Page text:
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So I think people who've experienced safe connection with a parent have a big advantage. And research says that they're more likely to have friends in high school. They're more likely to have better be better friends themselves, and they're more likely to be empathic with any person they're dating.

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Right. They're more likely to find happy dating relationships. Well, of course they are, because they've got a model. They know what a good relationship looks like. They know what it feels like to be vulnerable with someone right.

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To be vulnerable with someone and to have that person respond. So they have certain it's more than expectations.

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It's almost like a visceral map for what this is supposed to feel like.

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Expectation sounds cognitive, you know, so it's it's a visceral map of what relationships look like and what's allowed in relationships and what you're supposed to do.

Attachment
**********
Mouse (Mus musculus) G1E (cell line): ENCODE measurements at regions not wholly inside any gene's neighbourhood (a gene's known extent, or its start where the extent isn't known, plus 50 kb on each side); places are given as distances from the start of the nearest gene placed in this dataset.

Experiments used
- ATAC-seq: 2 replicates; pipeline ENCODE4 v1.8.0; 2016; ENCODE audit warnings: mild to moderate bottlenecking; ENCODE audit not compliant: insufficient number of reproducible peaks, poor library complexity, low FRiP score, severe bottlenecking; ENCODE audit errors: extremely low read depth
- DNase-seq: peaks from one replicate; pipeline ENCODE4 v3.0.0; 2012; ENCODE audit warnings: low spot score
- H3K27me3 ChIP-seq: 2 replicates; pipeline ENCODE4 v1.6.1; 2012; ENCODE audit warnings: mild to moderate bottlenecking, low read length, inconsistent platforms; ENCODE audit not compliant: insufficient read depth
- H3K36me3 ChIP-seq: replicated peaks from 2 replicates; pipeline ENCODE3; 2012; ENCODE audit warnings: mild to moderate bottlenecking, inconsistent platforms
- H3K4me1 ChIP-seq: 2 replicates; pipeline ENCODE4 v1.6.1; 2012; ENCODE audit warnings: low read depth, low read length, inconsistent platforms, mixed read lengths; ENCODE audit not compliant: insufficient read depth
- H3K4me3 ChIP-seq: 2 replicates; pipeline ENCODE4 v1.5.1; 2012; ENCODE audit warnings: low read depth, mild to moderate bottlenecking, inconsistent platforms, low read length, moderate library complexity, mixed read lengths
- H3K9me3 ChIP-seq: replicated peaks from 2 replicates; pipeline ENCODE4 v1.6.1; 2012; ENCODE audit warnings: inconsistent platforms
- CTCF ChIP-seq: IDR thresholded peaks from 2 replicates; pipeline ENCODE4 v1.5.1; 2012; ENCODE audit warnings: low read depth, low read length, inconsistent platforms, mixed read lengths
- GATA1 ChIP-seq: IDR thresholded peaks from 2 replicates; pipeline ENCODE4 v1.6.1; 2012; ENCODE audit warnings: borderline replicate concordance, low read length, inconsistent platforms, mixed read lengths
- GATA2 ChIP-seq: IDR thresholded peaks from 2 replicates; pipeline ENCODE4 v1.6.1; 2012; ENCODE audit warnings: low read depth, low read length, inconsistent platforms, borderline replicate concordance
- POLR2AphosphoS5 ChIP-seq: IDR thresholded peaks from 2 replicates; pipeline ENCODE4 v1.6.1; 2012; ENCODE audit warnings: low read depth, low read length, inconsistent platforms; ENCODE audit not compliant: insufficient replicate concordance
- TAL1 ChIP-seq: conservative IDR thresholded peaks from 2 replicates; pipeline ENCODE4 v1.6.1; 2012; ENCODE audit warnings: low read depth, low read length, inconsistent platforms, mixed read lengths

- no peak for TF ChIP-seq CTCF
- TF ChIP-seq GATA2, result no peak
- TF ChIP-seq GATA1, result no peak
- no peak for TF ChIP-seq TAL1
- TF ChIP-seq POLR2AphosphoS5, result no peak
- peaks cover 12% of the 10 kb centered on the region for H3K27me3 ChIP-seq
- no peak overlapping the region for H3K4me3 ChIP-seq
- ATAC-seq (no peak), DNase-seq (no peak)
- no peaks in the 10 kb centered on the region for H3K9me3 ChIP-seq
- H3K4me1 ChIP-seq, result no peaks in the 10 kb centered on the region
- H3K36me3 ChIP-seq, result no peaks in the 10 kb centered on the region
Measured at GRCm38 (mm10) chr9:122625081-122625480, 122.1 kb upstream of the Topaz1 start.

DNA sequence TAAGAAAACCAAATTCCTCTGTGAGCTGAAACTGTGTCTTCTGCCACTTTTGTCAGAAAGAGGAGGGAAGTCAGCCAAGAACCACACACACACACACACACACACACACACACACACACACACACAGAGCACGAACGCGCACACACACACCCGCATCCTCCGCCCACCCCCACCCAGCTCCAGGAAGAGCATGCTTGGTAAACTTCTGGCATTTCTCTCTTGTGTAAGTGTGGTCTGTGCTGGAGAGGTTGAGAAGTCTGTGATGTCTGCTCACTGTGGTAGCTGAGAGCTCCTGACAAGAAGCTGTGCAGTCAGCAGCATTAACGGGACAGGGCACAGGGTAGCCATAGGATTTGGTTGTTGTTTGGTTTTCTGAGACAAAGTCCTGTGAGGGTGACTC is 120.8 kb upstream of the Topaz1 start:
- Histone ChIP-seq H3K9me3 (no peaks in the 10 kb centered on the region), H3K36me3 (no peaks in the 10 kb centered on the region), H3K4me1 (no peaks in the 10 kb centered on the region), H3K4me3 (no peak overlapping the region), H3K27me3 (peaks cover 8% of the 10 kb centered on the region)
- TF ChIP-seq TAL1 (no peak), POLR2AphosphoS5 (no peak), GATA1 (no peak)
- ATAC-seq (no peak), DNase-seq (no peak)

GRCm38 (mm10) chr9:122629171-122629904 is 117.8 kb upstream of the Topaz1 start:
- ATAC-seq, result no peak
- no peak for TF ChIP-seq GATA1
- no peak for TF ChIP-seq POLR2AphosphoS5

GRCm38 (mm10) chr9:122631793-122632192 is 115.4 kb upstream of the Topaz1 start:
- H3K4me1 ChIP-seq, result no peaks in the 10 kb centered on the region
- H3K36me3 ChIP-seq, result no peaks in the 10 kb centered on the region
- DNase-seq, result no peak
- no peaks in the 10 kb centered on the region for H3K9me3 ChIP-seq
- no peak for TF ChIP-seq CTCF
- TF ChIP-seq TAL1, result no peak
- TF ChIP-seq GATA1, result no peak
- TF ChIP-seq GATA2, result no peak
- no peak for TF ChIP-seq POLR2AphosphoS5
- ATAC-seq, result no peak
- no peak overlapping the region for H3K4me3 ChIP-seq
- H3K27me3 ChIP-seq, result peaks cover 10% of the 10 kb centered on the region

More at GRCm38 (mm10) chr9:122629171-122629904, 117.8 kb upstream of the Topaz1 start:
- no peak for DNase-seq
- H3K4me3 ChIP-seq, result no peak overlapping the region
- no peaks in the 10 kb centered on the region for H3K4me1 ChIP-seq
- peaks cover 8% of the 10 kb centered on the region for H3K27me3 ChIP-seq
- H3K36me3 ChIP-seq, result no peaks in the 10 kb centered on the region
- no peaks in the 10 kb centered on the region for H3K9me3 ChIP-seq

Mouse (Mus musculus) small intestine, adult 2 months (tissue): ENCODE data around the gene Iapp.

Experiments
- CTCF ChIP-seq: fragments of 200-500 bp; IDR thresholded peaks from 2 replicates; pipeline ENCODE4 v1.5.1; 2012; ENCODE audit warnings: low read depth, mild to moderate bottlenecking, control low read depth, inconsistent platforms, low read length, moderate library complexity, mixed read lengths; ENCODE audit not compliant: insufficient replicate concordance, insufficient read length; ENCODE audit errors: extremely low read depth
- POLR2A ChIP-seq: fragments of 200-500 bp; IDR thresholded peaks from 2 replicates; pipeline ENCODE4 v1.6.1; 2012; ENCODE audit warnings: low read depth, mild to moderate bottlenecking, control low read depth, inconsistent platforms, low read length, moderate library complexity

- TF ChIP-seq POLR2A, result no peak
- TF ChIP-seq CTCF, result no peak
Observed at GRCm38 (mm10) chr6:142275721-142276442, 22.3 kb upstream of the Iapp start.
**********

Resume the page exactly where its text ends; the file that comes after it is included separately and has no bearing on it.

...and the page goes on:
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So folks that have had secure attachment in childhood are in an advantage now. It's like love is a gift that keeps on giving.

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When you know what it looks like, then you're better at putting your hand on it in the world. Right.

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So, you know, if you come from a securely attached you know, for example, I give you example, I talked about my dad. Well, my dad always treated me with the most amazing respect. I can't imagine one time when my dad ever implied that because I was a girl, I couldn't do anything or that my views weren't OK. It's bigger than expectations. You have a template. You have a show of how you expect to be treated and what you're looking for in relationships.

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So if you if you are loved in childhood, you know what that feels like, then you can go out and you can you can tell when that's a possibility.

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Even when it isn't. Many of us have no idea.

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We don't know what we're looking for. We just don't want to be lonely anymore. And we want somebody to have fun with and we want someone to have sex with. And, you know, we're caught up in the society thing of, you know, girls are supposed to look like this and guys are supposed to, you know, look like they're, you know, and and we get all caught up in that. But the bottom line is, I think that people people are seeking out people to connect with.

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And what I've always tried to tell my children is you can be attracted to lots of people in a very superficial way. And, you know, you can you're going to experiment with relationships. You are because because you have to get to know this dance. Right. And you're going to make mistakes.